Irene Odegaard
Born in Minneapolis, Irene was an only child. Her father was a band director with the army, and the family lived in Santa Monica, California for seven years.
Back in Minneapolis, Irene Smith (her maiden name) studied piano at the McPhail School of Music. At age 17, she began studying voice, and sang in the Glee Club at South High School, and in the church choir. She earned credit in design, and after graduation in 1934, was hired by the WPA as a designer in the handicrafts department. She designed artwork for painting plates, woodcarving, cross stitching, and crafts for metal and wood.
Deborah Meader, who ran a store that included puppetry, knew Lem Williams and brought his clown marionette to the department. She wanted Irene to concentrate on making and distributing shows throughout the state in WPA rec departments. Once the drama department made the marionettes, Irene was the only one who could manipulate them, and was put in charge of the project in 1936. Complete shows were put together and sent around the state to WPA rec centers.
Bob Longfield was working at the Minneapolis Public Library, and Irene met him when they worked on a show called "Singapore Spider". Irene made marionettes and scenery for different shows.
At the 1937 Minnesota State Fair, the department performed "Creation of the World" eight times a day for the week of the Fair.

That fall, Irene started working for the School Board Recreation Department and continued for the next two years. She worked with five schools on extracurricular programs, after school with sixth graders. She worked evenings in adult education classes, where she met Mildred Mitton, Hazel Aamodt, and Cedric and Ann Lindholm.
In May of 1938, Irene and her boyfriend, Bill Odegaard, eloped to Iowa. Back in Minneapolis, each went home to live with their parents, for financial reasons. Their parents were the only ones who knew of the marriage for the next year.

Irene continued using her maiden name, and rode up to Duluth for the "Northwest Puppetry Festival" with Bill, Mildred Mitton, and two friends. Irene and Mildred shared a room, and Bill had to get one down the hall, as everyone thought they were single. At the festival, they met Mrs. Dan Wheeler, President of the guild, and performer at the festival. She invited them to her home, and on the third floor, she had a puppet theater. Irene met several Minneapolis puppeteers at the festival. Debora Meader displayed all the WPA shows, and Irene used her ballet dancer one evening at the Potpourri.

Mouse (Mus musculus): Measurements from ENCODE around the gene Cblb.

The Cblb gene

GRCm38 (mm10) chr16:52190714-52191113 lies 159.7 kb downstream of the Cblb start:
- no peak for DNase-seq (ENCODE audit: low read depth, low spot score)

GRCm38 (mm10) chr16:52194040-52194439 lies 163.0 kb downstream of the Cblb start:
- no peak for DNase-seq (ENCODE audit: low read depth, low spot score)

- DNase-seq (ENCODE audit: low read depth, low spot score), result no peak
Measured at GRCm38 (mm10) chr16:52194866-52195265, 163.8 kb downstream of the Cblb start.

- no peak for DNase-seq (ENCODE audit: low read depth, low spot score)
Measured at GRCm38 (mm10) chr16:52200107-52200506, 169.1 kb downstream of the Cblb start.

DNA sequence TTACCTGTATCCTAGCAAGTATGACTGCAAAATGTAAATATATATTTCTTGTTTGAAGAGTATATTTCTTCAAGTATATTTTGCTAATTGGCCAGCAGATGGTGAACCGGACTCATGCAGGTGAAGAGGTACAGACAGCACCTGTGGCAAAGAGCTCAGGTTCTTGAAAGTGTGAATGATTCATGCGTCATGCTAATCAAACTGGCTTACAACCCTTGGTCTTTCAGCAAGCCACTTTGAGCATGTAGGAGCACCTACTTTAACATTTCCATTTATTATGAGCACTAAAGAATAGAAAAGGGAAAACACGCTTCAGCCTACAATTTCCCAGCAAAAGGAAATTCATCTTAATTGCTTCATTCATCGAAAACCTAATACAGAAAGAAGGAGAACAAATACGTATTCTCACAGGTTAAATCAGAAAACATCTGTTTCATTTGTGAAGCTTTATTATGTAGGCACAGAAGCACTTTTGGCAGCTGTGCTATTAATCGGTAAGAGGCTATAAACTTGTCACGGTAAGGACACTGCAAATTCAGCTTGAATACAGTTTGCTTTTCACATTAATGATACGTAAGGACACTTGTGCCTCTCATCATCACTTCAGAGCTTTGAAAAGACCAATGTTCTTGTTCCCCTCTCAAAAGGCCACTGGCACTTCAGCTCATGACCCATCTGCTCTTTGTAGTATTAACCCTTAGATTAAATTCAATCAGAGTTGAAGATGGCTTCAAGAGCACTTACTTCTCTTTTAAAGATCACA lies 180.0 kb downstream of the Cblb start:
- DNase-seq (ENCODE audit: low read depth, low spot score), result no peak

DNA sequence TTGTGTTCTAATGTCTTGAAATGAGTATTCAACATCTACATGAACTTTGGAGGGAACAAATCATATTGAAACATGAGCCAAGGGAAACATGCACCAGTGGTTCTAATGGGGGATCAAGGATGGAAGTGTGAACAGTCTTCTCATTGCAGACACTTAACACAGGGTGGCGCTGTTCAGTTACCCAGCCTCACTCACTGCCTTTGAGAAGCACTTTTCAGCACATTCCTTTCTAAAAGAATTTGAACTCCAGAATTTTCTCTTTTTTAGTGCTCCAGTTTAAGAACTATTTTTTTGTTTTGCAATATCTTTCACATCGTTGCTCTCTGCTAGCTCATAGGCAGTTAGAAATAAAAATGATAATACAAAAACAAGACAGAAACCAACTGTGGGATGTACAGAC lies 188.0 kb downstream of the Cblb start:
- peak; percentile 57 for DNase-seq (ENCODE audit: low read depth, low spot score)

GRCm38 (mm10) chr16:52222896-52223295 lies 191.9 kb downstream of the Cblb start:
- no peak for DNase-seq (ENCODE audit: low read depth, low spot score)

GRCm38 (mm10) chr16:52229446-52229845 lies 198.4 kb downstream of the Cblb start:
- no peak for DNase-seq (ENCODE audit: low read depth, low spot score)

In May of 1939, the Northwest Puppetry Guild held a festival at the Commodore Hotel in St. Paul. Dorothy Adamson was chairman, Bob Longfield was the co-chair, and Nellie Fry worked on publicity. Irene directed a show and performed in the all-star variety show.
In September 1939, Irene and Bill were publicly married. Also, at that time, Bob Longfield and Lem Williams made a final attempt to start a puppet club. Bob brought Irene to the meeting at Oscar and Dorothy Adamson's house. She knew most of the puppeteers there, that night, and remembers Roger Stephens as a teenager who continued as a member into the fifties. Lem was the first President of the Twin Cities Puppeteers, and the group started working on the by-laws that night.
Irene and Bill adopted two boys in the early forties; Danny and Raymond.

Irene, Jan Woll, Nellie Fry, and Lem and Mary Williams worked together on "The Tinder Box", which was built in Lem's workshop and performed a couple times. Irene continued performing variety shows with her marionettes for many groups, and occasionally appeared in the newspaper on upcoming shows.
In 1946, Irene (TCP Vice-president) performed "Naughty Marietta", a St. Paul Civic Opera production. The performance was an added attraction at the St. Paul Auditorium, featuring Irene operating two marionettes-a man and a woman. She performed the famous Pierette-Pierrot number.
Also, the TCP performed a benefit show for the Women's Club, including Punch and Judy by Mary Williams, Dopey by Mildred Mitton, a trapeze number by Nellie Fry, Bunny Rabbit by Cedric Lindholm, Ducky Doodle by Irene, and a piano and dance number by Lem Williams.
In 1947, Irene was President of the TCP, and the guild sponsored the Passion Play by the Olga and Martin Stevens Company.
In 1951, son Jerry was born to Irene and Bill who now had three sons.
Irene performed puppet shows with her marionettes and Nellie Fry's at schools and other locations. Nellie didn't perform, but handed the puppets to Irene during the show, and ran the record player. Son Raymond carried in the stage and set it up. They worked together up into the sixties, but then Irene became busy with her grandchildren and gradually stopped performing.
Bill passed away in 1981. Irene still has the handpuppets she made for her son, Danny, and a big stage, scrapbooks, scripts, and puppets from shows of the past.
We are happy to have such a talented performer in our group, with great knowledge of our TCP history.

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